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We are arriving at the final Sunday of the liturgical year — a Sunday known as the Solemnity of our Lord Jesus Christ, King of the Universe or sometimes just called Christ the King Sunday. We end the liturgical year with a bang, going out on a strong note with the proclamation that Jesus is King of kings and Lord of lords. He reigns over all that is and was and ever shall be.

And what Gospel passage do we read to celebrate his power and authority? We have Jesus being crucified, dying on the cross, being taunted by leaders and soldiers and even another person being crucified. Many people would argue that this sounds more like a failure than proof of his kingship.

How do we make sense of this Gospel passage for this celebration? How do we wrap our minds around Jesus being our king at all when the world we live in doesn’t see it that way? He’s largely ignored, the popular media has banished him from even being mentioned and all around us, we see things that are commonplace that we know Jesus has told us are sinful. Shouldn’t the King of the Universe hold more sway than this?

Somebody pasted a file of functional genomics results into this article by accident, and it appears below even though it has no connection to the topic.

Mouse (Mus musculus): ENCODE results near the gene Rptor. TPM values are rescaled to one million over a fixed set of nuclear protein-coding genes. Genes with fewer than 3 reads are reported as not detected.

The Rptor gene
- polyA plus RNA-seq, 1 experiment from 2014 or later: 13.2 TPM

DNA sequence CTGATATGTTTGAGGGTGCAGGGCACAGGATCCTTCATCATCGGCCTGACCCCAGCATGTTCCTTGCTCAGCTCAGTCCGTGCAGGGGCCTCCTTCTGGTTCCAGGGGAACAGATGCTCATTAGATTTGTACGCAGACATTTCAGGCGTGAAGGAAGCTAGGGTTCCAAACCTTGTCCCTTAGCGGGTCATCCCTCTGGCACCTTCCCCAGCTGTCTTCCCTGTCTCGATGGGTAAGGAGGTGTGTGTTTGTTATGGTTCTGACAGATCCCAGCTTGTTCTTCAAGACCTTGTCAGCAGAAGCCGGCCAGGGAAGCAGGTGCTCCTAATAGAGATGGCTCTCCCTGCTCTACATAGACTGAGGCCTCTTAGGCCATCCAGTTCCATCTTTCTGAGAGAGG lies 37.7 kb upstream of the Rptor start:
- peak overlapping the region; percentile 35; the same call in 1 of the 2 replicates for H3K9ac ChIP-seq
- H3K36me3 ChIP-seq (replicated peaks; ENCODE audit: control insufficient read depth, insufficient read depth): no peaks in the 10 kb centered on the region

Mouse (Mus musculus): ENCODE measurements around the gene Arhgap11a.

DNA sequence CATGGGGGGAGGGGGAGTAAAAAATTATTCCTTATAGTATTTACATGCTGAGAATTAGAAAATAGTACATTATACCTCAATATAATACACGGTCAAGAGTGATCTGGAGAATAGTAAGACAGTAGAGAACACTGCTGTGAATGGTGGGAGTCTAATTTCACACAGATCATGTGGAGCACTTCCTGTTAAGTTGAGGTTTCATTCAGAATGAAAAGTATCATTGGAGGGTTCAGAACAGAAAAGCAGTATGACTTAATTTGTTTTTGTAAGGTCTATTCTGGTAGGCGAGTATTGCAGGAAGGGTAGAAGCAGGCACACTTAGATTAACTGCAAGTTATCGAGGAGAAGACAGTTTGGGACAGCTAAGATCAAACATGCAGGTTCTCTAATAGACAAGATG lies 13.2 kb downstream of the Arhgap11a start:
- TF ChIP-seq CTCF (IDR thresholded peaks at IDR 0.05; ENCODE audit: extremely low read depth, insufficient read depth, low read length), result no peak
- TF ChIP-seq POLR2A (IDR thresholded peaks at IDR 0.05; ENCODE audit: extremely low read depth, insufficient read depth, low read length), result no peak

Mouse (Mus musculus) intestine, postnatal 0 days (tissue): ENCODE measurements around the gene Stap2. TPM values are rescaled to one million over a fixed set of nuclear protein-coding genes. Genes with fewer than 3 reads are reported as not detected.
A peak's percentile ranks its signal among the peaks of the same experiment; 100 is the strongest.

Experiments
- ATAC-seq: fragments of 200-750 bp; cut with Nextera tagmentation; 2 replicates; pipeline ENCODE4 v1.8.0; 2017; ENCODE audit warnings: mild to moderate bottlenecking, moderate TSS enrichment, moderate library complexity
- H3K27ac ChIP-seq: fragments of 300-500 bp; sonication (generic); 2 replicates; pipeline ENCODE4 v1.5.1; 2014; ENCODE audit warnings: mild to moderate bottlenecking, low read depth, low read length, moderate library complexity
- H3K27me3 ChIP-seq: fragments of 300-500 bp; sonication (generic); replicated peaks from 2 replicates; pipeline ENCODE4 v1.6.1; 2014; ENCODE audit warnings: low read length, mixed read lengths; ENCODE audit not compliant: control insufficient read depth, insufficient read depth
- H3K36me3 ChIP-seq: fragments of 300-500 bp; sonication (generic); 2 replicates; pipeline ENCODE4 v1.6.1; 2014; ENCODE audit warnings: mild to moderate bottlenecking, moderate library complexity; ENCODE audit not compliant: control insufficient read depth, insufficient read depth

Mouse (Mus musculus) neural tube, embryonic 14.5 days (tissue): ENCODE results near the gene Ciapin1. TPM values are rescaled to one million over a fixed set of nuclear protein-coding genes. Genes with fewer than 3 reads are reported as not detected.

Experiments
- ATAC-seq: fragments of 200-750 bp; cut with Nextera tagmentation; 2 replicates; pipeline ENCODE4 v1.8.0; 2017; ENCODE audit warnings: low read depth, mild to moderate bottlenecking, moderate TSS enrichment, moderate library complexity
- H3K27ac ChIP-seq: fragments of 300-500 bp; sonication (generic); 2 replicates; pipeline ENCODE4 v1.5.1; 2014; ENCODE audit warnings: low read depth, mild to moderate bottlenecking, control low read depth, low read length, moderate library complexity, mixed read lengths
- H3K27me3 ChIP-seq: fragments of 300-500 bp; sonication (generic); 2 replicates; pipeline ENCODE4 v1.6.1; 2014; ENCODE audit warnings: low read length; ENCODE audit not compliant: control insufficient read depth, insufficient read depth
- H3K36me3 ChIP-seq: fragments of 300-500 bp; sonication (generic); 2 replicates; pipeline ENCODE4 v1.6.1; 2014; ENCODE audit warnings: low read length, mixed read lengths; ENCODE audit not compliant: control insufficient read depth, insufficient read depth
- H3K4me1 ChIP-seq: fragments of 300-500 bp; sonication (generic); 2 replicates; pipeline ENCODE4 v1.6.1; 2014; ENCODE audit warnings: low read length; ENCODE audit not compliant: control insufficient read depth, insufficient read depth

Let’s start by talking about his kingdom. The kingdom of God, the kingdom of which Jesus is king, isn’t something that we can readily touch or see here in this life.

Jesus tells us in Luke Chapter 17:
“The coming of the Kingdom of God cannot be observed,
and no one will announce, ‘Look, here it is,’ or, ‘There it is.’
For behold, the Kingdom of God is among you.”

But Jesus is indeed King of the Universe. One day when we pass from this life — and we all will — we’ll all see this reality in its fullness. We’ll realize that our time here on earth was a pittance compared to the time we’ll spend in eternity. And our eternity will either be with Jesus in the full reality of his kingdom or without him in the full reality of eternal damnation.

Let’s also consider his introduction into the world as our king. Jesus became incarnate in the most humble of settings, being born in a stable. His family was desperately poor. The secular world held him in no regard. In fact, Herod wanted him killed.